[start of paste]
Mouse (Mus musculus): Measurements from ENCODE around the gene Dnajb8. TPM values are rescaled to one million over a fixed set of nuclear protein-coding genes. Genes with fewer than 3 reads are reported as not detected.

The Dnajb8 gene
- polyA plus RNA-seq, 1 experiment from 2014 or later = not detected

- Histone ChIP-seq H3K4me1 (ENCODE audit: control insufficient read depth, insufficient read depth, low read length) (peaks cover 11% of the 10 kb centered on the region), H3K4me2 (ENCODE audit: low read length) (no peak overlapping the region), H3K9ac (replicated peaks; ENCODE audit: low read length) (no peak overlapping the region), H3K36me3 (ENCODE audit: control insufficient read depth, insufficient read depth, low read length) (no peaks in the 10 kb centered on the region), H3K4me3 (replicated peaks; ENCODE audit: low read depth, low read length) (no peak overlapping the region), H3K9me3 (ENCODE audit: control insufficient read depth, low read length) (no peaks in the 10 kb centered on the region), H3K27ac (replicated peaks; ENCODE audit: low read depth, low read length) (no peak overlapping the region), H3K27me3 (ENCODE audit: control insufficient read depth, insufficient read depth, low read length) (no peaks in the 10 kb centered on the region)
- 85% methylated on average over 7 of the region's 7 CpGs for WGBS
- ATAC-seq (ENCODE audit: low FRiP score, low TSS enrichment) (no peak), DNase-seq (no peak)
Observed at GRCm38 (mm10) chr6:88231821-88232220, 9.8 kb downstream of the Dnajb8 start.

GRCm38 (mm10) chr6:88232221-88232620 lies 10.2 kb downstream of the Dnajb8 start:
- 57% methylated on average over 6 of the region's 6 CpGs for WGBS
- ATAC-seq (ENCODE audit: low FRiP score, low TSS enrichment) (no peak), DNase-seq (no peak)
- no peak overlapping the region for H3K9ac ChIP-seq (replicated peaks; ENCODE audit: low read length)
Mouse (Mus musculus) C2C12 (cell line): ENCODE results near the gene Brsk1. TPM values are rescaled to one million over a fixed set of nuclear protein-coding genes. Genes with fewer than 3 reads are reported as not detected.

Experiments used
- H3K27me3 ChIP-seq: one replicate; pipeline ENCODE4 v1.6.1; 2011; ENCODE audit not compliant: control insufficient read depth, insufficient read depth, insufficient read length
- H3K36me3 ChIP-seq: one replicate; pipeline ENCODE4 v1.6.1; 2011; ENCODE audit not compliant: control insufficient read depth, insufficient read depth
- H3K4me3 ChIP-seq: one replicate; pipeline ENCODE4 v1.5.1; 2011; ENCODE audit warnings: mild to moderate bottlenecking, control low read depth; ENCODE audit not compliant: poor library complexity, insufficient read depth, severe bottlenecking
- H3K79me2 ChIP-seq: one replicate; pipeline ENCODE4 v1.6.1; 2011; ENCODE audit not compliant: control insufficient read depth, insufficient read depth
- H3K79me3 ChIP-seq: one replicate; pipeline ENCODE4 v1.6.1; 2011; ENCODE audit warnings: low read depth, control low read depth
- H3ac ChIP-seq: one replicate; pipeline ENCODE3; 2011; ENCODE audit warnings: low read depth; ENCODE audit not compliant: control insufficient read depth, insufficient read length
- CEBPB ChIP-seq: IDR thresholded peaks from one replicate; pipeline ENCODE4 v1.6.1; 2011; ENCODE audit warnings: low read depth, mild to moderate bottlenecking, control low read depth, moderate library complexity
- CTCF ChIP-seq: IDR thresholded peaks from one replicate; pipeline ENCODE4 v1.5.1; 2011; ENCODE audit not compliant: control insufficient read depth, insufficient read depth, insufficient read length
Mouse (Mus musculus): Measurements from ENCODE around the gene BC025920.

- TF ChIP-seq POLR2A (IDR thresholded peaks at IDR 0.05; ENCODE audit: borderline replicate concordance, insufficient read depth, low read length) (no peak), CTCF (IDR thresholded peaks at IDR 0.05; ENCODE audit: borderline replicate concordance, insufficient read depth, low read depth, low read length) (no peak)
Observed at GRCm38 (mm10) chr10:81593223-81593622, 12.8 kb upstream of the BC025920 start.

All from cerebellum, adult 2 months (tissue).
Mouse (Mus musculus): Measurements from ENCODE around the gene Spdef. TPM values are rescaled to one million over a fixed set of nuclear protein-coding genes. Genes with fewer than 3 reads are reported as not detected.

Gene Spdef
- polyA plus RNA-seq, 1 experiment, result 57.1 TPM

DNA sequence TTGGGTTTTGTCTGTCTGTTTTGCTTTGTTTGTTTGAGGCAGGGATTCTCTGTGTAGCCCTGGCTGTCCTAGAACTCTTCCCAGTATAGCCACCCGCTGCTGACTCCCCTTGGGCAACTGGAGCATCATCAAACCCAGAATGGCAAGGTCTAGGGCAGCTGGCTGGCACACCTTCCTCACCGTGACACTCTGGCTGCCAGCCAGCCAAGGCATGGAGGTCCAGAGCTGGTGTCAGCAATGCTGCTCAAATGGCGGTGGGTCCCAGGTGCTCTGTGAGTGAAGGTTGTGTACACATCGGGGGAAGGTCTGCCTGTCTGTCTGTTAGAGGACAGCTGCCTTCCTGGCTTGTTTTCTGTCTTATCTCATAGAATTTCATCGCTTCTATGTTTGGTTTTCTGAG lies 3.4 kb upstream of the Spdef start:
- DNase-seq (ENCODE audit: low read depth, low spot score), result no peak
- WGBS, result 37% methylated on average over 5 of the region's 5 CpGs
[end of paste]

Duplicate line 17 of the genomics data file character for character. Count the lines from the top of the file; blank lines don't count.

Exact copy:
- H3K79me2 ChIP-seq: one replicate; pipeline ENCODE4 v1.6.1; 2011; ENCODE audit not compliant: control insufficient read depth, insufficient read depth